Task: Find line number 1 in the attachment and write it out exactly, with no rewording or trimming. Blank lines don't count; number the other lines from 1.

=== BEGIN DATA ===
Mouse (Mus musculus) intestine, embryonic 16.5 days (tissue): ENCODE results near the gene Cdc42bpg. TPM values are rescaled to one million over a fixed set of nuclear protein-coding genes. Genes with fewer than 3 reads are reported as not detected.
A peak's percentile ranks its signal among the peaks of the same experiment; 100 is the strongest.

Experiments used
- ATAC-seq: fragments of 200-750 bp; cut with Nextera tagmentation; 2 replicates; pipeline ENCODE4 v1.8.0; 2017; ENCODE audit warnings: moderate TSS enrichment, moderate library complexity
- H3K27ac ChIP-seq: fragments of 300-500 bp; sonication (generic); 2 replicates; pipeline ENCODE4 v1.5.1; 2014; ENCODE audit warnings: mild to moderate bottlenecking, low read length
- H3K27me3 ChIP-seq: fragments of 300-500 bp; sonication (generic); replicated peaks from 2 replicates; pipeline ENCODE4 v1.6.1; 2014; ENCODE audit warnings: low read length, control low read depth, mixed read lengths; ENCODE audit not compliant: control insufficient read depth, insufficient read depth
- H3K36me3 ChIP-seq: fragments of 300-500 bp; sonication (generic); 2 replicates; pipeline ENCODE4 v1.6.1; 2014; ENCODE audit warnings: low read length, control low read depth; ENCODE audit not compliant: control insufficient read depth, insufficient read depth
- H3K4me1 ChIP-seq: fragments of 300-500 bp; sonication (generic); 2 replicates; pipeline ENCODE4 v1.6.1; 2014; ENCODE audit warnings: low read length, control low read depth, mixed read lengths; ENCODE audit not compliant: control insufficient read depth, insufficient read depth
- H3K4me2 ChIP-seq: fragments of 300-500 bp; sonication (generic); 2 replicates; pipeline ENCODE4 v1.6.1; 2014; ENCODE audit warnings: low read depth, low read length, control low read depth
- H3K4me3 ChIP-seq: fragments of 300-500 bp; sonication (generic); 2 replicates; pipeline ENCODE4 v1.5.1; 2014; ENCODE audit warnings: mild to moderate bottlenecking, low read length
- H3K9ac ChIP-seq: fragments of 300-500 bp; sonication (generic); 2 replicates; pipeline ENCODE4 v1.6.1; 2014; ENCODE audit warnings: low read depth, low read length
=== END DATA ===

Mouse (Mus musculus) intestine, embryonic 16.5 days (tissue): ENCODE results near the gene Cdc42bpg. TPM values are rescaled to one million over a fixed set of nuclear protein-coding genes. Genes with fewer than 3 reads are reported as not detected.